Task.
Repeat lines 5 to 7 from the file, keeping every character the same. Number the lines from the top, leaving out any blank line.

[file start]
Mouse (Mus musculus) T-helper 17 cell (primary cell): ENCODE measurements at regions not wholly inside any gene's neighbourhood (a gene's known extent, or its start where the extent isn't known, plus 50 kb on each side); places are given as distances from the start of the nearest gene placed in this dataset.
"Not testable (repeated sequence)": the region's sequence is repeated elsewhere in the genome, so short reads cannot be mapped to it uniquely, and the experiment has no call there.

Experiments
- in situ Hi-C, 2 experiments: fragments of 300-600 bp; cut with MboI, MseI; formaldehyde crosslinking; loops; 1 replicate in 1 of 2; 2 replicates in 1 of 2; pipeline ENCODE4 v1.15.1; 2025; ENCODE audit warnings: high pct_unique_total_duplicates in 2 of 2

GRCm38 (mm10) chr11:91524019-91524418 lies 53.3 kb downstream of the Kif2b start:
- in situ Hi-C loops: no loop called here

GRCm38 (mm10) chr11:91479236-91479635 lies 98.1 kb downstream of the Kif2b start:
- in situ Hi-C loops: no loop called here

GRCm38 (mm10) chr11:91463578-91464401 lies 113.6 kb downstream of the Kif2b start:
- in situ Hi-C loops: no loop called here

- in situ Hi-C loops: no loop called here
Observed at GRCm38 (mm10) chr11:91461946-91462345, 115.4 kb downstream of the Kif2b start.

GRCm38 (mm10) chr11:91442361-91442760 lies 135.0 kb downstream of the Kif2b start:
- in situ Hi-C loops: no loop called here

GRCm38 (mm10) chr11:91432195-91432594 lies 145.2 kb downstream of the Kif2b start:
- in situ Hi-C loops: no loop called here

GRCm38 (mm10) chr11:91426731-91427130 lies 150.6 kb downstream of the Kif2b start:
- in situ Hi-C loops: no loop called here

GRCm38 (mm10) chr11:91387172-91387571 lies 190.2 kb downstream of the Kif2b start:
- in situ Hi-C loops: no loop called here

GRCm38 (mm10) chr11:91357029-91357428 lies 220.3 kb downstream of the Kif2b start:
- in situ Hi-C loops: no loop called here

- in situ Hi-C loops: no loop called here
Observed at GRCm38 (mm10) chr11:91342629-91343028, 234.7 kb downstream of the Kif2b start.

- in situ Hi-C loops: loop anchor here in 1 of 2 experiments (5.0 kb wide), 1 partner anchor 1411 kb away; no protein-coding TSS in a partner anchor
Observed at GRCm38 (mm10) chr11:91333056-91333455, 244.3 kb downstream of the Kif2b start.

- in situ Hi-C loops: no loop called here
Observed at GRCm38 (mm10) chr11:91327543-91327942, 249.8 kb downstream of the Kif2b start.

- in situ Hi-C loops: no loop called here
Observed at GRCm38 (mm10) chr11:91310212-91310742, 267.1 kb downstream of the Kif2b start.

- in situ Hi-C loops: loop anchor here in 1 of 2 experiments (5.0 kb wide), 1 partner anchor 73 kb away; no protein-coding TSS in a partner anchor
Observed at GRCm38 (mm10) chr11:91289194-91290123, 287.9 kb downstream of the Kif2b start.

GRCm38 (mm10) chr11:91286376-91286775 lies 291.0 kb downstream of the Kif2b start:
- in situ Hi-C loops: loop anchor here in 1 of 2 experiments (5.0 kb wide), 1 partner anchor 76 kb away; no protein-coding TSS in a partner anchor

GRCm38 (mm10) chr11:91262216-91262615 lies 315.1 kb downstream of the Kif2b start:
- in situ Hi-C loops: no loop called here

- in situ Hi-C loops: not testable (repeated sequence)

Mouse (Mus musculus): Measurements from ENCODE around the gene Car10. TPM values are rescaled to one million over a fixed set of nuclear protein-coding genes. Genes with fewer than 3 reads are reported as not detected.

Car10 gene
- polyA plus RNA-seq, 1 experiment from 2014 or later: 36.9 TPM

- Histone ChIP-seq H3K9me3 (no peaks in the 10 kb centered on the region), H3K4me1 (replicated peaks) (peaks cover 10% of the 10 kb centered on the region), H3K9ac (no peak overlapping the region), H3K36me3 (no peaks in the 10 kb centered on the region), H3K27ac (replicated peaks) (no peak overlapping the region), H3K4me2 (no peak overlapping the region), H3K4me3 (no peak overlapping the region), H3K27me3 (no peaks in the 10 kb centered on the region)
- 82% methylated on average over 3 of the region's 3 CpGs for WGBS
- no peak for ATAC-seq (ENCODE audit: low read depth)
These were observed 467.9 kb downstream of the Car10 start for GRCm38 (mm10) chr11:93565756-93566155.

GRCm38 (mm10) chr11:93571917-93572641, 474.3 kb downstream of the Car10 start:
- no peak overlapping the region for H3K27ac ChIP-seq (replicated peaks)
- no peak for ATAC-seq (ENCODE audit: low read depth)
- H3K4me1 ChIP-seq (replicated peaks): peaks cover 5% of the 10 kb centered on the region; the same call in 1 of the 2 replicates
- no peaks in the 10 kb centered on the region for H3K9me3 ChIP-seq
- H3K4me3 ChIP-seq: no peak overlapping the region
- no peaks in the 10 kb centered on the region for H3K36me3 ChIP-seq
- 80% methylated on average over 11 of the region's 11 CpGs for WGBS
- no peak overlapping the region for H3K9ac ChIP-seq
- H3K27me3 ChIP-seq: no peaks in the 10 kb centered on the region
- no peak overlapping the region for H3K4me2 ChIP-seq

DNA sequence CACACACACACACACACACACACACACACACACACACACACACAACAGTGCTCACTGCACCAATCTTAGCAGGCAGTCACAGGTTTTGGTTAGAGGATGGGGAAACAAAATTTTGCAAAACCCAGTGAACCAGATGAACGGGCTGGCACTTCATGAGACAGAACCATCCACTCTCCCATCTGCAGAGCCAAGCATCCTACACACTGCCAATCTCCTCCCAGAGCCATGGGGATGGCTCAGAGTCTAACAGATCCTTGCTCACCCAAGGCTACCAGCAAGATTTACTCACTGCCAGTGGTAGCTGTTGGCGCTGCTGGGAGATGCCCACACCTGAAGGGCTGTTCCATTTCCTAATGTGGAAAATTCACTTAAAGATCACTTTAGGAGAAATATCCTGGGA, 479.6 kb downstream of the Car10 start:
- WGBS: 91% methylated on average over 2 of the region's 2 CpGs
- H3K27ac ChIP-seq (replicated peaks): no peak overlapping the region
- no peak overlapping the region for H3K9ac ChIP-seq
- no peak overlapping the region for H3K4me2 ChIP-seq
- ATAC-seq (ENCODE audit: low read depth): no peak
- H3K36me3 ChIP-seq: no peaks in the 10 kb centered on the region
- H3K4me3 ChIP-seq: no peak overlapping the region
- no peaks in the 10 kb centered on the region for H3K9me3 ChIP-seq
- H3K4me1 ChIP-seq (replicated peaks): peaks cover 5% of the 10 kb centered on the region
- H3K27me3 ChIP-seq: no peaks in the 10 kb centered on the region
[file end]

GRCm38 (mm10) chr11:91524019-91524418 lies 53.3 kb downstream of the Kif2b start:
- in situ Hi-C loops: no loop called here

GRCm38 (mm10) chr11:91479236-91479635 lies 98.1 kb downstream of the Kif2b start: